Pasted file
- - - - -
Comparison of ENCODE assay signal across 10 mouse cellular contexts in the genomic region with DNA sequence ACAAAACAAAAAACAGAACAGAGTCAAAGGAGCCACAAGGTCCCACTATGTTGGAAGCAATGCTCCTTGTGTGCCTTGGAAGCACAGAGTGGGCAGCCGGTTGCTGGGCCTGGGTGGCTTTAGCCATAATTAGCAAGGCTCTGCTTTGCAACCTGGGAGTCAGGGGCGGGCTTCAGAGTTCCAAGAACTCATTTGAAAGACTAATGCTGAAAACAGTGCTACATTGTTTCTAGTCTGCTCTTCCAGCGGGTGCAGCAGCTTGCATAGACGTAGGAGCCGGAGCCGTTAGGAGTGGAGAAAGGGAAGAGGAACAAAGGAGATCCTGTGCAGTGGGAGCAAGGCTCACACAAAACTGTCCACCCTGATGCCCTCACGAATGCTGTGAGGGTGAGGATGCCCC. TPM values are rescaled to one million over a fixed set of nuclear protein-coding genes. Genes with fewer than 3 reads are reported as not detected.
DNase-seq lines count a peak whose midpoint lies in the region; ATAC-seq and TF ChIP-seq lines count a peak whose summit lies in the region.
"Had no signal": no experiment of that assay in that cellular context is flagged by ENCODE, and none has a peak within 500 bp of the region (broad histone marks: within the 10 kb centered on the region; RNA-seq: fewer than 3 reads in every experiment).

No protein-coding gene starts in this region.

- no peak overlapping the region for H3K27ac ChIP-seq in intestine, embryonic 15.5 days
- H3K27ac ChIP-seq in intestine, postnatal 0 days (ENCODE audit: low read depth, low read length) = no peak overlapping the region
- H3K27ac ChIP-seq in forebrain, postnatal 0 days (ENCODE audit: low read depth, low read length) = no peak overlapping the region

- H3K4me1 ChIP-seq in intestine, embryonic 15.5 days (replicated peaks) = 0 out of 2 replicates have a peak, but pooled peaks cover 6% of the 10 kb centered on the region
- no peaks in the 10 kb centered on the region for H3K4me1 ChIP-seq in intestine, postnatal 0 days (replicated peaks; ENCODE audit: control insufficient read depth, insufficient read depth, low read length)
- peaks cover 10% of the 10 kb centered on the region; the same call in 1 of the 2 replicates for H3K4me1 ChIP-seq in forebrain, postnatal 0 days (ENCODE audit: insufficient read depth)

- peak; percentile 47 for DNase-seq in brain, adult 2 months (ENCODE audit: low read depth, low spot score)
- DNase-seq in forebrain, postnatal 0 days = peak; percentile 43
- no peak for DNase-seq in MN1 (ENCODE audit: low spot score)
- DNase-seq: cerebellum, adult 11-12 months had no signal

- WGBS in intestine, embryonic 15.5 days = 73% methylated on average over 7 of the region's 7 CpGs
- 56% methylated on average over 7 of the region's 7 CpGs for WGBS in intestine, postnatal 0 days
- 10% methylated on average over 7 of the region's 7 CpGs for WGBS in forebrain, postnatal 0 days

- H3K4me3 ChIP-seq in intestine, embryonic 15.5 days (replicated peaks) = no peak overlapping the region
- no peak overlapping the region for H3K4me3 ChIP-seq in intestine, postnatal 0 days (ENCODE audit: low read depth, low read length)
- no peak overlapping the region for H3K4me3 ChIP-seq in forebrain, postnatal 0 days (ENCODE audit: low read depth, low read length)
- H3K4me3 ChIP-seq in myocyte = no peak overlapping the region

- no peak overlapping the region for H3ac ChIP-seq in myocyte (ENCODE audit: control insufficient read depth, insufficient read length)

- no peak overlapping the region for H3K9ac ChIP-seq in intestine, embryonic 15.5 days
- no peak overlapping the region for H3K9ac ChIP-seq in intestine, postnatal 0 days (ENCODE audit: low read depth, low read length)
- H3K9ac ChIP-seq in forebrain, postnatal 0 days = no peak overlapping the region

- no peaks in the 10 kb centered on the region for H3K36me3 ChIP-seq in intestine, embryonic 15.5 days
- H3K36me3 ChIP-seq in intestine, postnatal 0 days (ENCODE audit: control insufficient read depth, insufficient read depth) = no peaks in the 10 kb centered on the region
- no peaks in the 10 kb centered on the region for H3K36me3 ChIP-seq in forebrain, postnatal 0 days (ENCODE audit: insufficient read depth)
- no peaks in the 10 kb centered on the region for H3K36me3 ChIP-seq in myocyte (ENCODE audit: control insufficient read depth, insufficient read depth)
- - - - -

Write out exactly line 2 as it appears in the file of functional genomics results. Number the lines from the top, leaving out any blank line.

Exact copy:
DNase-seq lines count a peak whose midpoint lies in the region; ATAC-seq and TF ChIP-seq lines count a peak whose summit lies in the region.